Water resilience on the Danube
28 May 2024

The Danube River, Europe’s second largest river basin and the most international in the world, plays an essential role in the safety and wellbeing of European communities.

Linking ten countries along 2,857 km, the Danube sustains countless human and natural habitats, providing flood protection, drinking water and recreation. Approximately 83 million people live in the Danube basin, and more than 20 million depend directly on the Danube for their drinking water. No wonder it is considered by many to be the lifeline of Europe.

However, an estimated 80 percent of the floodplains and wetlands along the river have disappeared over the past 150 years. With them have gone significant populations of fish and other ecosystem goods and services that strengthen the resilience of people and nature in the face of climate change.

Since 2014, The Living Danube Partnership has been a unique cross-sectoral initiative that brought together the World Wide Fund in Nature Central and Eastern Europe (WWF-CEE), The Coca-Cola Foundation and the International Commission for the Protection of the Danube River to promote the conservation and restoration of vital wetlands and floodplains. With financial support from The Coca-Cola Foundation, the partnership has supported more than nine restoration projects across six countries, Austria, Bulgaria, Croatia, Hungary, Romania and Serbia.

To achieve restoration goals in the Danube region, the partnership works with local stakeholders, municipalities and landowners to connect river stretches and floodplains to the river system by opening dams, installing sluices for water retention and improving water supply channels. At the same time, the initiative creates a regional movement for wetland conservation and restoration while promoting good water stewardship.

According to the WWF, following 2021, when the first phase of the Living Danube Partnership (2014-2021) was concluded, approximately 5,462 hectares of vital wetlands, rivers and floodplains were restored with the support of The Coca-Cola Foundation, while additional funding was leveraged through the EU and state funds, creating the opportunity to replenish yearly approximately 13.45 million additional m3 of water. The Living Danube partnership restoration projects also have multiple co-benefits, including improved water quality, carbon sequestration and increased climate resilience, as well as positive impacts on community wellbeing.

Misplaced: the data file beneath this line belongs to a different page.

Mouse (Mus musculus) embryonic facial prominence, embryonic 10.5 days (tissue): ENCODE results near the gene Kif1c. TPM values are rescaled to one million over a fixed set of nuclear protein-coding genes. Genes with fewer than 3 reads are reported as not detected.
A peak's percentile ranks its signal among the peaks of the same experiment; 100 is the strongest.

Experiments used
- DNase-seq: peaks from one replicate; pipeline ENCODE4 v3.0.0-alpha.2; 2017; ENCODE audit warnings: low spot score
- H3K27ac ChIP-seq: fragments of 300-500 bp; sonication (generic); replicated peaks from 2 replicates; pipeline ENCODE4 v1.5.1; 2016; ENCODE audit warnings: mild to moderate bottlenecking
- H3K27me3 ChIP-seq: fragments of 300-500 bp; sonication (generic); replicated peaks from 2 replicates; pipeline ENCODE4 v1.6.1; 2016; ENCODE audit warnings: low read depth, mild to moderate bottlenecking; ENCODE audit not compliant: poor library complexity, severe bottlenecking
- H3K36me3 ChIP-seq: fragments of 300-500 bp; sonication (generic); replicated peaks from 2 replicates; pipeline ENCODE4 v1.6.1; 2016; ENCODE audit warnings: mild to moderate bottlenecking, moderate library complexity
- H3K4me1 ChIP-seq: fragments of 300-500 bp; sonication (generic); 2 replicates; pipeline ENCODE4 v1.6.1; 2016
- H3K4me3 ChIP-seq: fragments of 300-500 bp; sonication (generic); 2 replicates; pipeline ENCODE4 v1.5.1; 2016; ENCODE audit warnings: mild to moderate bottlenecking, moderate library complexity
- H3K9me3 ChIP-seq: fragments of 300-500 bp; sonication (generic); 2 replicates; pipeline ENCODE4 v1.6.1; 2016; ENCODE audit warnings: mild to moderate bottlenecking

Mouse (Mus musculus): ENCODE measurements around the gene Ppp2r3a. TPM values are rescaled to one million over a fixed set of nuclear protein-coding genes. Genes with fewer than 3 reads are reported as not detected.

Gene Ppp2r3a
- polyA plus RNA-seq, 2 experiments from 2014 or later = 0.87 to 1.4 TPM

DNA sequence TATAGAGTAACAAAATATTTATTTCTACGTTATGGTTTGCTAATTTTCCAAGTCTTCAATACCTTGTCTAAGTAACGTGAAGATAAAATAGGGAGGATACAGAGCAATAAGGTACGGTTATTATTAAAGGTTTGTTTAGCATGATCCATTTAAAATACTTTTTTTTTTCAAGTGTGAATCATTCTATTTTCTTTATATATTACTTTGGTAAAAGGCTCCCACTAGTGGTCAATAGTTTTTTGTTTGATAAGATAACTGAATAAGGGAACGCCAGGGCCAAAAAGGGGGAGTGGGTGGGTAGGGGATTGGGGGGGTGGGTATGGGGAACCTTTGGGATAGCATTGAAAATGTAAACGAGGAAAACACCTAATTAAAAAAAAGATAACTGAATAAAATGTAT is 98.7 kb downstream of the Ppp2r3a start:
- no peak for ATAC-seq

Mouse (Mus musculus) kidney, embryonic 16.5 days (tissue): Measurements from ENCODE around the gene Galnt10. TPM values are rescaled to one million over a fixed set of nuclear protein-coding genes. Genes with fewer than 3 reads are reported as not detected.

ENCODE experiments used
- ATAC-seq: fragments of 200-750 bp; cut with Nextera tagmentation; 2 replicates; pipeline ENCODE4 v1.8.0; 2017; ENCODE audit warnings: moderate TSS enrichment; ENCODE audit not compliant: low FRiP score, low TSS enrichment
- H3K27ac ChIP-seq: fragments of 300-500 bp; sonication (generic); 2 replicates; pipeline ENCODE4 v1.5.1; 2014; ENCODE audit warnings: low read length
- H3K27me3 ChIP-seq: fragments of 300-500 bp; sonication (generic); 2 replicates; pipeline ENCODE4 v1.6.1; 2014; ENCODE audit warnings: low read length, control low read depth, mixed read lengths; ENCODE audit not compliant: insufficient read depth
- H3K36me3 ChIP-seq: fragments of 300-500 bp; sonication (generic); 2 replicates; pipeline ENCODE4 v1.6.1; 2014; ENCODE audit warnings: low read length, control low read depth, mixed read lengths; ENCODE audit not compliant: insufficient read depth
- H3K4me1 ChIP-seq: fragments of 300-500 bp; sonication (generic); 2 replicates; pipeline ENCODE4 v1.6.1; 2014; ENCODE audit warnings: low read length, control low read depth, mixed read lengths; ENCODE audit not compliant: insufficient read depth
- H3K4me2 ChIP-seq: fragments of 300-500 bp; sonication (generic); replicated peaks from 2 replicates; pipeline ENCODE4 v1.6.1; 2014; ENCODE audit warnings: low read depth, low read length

For these efforts, the initiative received the 2020 Partnership of the Year Award in the Reuters Responsible Business Awards 2021.

Recently, WWF-CEE and The Coca-Cola Foundation announced the extension of the partnership. The extension will focus on projects across six countries, namely Bulgaria, Czechia, Hungary, Romania, Slovakia and Ukraine, building on the water resilience work done in many of these countries during the first phase of the partnership.

Additionally, Coca-Cola in Europe and its bottling partner Coca-Cola HBC will also join the initiative. They will support activities focused on demonstrating water stewardship and engaging businesses for collective action.

Through partnerships like these, companies and nonprofit organisations are better equipped to safeguard the supply of water in the Danube basin, stop and reverse the decline in biodiversity and tackle climate change.

As summed up by Wouter Vermeulen, Vice President for Sustainability and Public Policy in Europe for The Coca-Cola Company:

‘Water stewardship is a priority for The Coca-Cola Company because water is essential to life, the communities we operate in and to our business. The world is experiencing increased water scarcity with demands for safe, usable water exceeding supply in certain areas. With operations nearly everywhere in the world, we have a responsibility to accelerate our efforts to help address water stress, protect local and shared water resources and help build community climate resilience.’

More information:

The Green Way
Water resilience
Story contributor
The Coca-Cola Company
@The Coca-Cola Company
Key numbers
hectares of vital wetlands, rivers and floodplains restored between 2014 and 2021